The recovery in milk prices faded after heavy rains eased fears over dryness in New Zealand, the top exporting country, although a lack of rainfall remains an issue for producers in some parts of Australia.
Whole milk powder futures for March eased by 0.6% to $3,115 a tonne on the NZX exchange – giving back some of the gains made last week after a caution by Fonterra over New Zealand volumes fuelled strong gains in values at GlobalDairyTrade auction.
A buoyant market has “given way to modest falls”, said Tobin Gorey at Commonwealth Bank of Australia.
The price decline followed the onset of heavy rains in New Zealand, where dryness had, in lowering pasture condition, prompted a series of cuts to hopes for milk output in 2017-18.
Auckland-based Fonterra last week reported its December collections down 5.5% at 176.1m kilogrammes of milk solids, blamed “dry, hot weather” during the month.
However, January has brought accelerated rainfall, with meteorological group MetService reporting that “this morning a downpour brought 52mm [2 inches] of rain in one hour to Rosedale in Auckland, leading to localised flooding.
“Much of the North Island is under a watch for severe thunderstorms, which can bring deluges such as this.”
The return to a wetter pattern “should improve production somewhat”, Bank of New Zealand said, although adding that follow-up rains are needed.
While BNZ forecast a drop of 2% in New Zealand milk output in 2017-18, which ends in May, that is less severe than the 3% decline that Fonterra, which processes the vast majority of the country’s milk, forecast last month for its collections.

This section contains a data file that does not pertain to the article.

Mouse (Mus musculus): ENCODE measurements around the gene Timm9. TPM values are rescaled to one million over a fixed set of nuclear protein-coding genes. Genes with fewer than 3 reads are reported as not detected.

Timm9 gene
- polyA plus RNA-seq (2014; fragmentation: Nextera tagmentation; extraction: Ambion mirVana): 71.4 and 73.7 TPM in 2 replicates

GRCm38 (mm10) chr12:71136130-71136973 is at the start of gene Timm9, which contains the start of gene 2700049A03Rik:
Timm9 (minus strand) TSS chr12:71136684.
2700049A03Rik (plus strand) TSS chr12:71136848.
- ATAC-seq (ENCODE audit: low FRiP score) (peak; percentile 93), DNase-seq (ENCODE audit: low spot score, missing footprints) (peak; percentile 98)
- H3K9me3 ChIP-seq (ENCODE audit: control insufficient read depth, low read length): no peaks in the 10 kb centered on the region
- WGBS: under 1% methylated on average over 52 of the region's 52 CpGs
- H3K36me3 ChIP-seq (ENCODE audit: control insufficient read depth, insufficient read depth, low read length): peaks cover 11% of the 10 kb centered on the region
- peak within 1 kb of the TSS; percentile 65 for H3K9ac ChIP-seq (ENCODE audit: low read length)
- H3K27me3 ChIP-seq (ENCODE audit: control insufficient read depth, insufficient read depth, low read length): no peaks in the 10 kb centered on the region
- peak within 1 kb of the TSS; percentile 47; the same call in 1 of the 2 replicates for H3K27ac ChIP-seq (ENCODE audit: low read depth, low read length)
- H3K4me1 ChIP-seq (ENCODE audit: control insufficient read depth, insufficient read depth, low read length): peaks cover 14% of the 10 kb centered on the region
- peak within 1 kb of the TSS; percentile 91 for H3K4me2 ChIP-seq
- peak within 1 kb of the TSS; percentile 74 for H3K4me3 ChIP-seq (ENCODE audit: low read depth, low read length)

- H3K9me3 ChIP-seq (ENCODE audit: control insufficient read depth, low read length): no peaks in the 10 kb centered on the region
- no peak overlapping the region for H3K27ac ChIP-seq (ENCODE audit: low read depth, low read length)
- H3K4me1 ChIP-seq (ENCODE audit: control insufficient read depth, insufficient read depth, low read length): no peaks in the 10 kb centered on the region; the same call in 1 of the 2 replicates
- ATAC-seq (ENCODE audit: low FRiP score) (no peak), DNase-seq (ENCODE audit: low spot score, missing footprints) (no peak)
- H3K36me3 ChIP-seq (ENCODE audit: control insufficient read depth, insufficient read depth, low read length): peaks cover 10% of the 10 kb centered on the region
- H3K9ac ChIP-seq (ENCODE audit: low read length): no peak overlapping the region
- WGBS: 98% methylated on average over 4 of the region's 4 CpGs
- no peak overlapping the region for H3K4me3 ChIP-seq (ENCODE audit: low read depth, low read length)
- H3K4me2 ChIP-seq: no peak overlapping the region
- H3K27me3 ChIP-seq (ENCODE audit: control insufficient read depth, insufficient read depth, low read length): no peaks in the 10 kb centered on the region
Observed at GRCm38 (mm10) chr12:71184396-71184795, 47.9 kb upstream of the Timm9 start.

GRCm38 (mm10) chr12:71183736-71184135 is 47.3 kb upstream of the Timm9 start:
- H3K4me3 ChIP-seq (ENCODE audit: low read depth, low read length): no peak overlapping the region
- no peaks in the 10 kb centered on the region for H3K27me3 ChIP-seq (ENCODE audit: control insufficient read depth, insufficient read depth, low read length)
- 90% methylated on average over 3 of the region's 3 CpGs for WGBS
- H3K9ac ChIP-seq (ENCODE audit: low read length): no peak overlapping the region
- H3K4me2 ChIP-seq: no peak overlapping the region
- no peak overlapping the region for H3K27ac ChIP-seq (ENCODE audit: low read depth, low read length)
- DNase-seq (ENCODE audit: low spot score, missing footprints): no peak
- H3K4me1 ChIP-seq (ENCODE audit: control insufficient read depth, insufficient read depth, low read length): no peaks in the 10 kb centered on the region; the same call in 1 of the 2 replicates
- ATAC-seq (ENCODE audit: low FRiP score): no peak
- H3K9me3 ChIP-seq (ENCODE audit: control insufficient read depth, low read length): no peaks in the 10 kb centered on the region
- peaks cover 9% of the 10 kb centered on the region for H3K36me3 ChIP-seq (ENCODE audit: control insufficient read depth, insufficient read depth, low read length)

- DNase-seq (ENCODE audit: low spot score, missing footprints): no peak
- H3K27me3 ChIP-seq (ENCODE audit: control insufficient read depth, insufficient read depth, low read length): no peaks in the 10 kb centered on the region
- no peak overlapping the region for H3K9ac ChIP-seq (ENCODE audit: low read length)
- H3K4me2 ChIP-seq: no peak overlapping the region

Reflecting the slightly higher output expectation, BNZ forecast farmgate New Zealand milk prices at NZ6.30 per kilogramme of milk solids for this season, NZ$0.10 below the Fonterra forecast.
By contrast, in Australia, some disquiet at milk output prospects has re-emerged, after some recovery from the 6.9% drop in volumes reported for 2016-17 [which finished in June in the country], and which was down to inordinately wet conditions in many producing areas.
While November milk deliveries, for instance, rebounded 4.3% year on year, National Australia Bank said on Tuesday that it did not “expect major increases in Australian milk production” in 2017-19, citing dryness.
“Seasonal conditions have been mixed, with Gippsland,” a major dairy region in eastern Victoria, “in particular seeing very dry conditions in 2017,” the bank said.
“Summer rain has been somewhat kinder” elsewhere in Victoria, “although a drink would be welcome in much of the state”.
At Commonwealth Bank of Australia, Tobin Gorey said that “the dairy region in western Victoria is on the dry side.
“And the dry period has continued for long enough to make it a concern.”